In my last post, I told you about the photo exhibition in the middle building (which I tend to call the Social Centre, possibly because someone told me it was called that) of the Al Quds Red Crescent hospital complex. And last week you heard about the concert held in the ruins of the third building (which for the sake of argument we will call the Cultural Centre) which held the theatre and a children’s space and is so badly damaged it must be demolished. Now, also as part of the World Health Day commemorations, three artists are displaying their work in this same theatre building, art that is a response to the Israeli attacks on hospitals and medical workers.
These buildings continue to come up with surprises for me. I got to know the main hospital building, and the basement of the Social Centre which in fact includes the hospital’s emergency and obstetrics department, very well during the attacks. A little pedestrian bridge between the first and second buildings saves you going down the front steps of the first and up the front steps of the second, and we would cross this to smoke shisha in the smashed up ground floor of the Social Centre during the war (as we weren’t supposed to smoke in the hospital).
As the Israeli army line came closer and closer, and more often than not, the Red Cross failed to obtain what is colloquially called tanzeeq, or “co-ordination”, with Israel to collect the wounded civilians beyond the line of tanks, one of the Disaster team joked that soon we’d have to call Israel to beg for co-ordination (blatantly “permission” not “co-ordination”) to cross this little pedestrian bridge for our shisha smoking.
I met with a couple of young women friends today, and we talked a little about that time. Medical student D spent many of the war days answering the Red Crescent phones, trying to tell parents and children how to stop their injured family members bleeding to death, since instead of “co-ordination”, Israel also gave bullets to emergency services.
She told me about getting trapped in the nearby apartment her family had evacuated to, hiding in the apartment basement with many other families, staying awake through the worst night with her brother. “As the building rocked, we found ourselves listening to James Blunt’s Carry you home: with the lyrics …as strong as you were, tender you go… I’m watching you breathing for the last time…I told him to turn it off, that was really not what I wanted to hear right then!”
Nurse R told me a story I hadn’t heard, about her pregnant fellow hospital worker, who became so frightened when the hospital was being bombed that she decided the best thing to do was to go down to the hospital emergency/obstetrics department at basement level and not leave it. However shortly after she got there, the Israeli army’s bullets started coming through the basement window. (And some time after that, I filmed a short clip of the phosphorous fire reaching that department too.)
It was to R to whom we gave Yasmine Al Batran, in a state of terror having seen her 9 year old sister Haneen, and her father Faddel shot by snipers, as the Israeli army shelled peoples’ homes and fired upon them as they fled. It was R who listened to Faddel saying – “It is all my fault, I thought the hospital would be safer than our house, I tried to bring them here”, as he resisted treatment for his thigh wound, begging them only to save Haneen….who was dead of her abdomen and face wounds within hours.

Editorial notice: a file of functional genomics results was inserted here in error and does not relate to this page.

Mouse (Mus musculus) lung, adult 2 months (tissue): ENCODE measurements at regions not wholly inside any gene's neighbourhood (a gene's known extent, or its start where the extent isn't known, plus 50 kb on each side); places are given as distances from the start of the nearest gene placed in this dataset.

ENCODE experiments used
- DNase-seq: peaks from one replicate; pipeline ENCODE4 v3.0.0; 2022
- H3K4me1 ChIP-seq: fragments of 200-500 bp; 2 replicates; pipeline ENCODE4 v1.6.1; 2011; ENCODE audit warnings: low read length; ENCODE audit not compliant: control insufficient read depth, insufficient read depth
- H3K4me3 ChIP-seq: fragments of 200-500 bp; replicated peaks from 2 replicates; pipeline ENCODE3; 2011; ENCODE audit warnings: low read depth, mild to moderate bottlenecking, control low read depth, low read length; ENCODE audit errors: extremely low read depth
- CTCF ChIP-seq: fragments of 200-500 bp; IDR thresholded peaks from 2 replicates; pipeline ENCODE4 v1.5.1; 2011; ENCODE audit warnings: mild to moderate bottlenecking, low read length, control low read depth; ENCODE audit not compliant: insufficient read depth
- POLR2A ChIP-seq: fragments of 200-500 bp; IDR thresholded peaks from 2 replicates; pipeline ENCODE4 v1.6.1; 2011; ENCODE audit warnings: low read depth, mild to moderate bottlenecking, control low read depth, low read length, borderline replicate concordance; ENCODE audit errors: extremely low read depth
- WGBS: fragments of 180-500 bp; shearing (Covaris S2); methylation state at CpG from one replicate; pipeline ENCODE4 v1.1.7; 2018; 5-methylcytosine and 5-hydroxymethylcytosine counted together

I didn’t realise the top floor of the Social Centre had a gym in it, until last week when E and I began meeting our Tai Kwon Do teacher there for our class, now that it has been vacated by the temporary clinic run by Moroccan doctors that arrived to assist with the war injured. I arrived before E, and found myself texting her to “climb the stairs and turn left at the peacock.” On the way up the stairs I was surprised to pass a small Natural History Museum, as well as the little cinema in which we watched yesterday’s short films, and the gallery which housed the photo display, finally being greeted by a stuffed peacock on the gym level, perhaps a little lost from the museum. There seem to be all sorts of other things in that building, including the Red Crescent youth volunteers’ office.
Just before reaching the gym, I found myself under the open sky, surrounded by the burnt walls and cracked floor which are all that remains of the children’s play space, destroyed when the roof was bombed with phosphorous.
You know, what you have heard from me about these days is so little. For every story I have given you, there are a thousand others. I just spoke to C, and she mentioned a Beit Hanoun family – Abu Harbid lost both legs going out to reach his dying oldest son, as an Israeli drone fired rockets at people in street, killing and injuring many. He was a taxi driver so obviously now has no job; but does have 11 children, the oldest who is 17 has near-genius level intelligence but must give up school as he now has the best chance to earn a wage to feed them all… And there are all the things I don’t tell you. I don’t identify which of the injured young men I have told you about has no reproductive organs anymore. I don’t tell you which father cries secretly because he cannot provide for his children.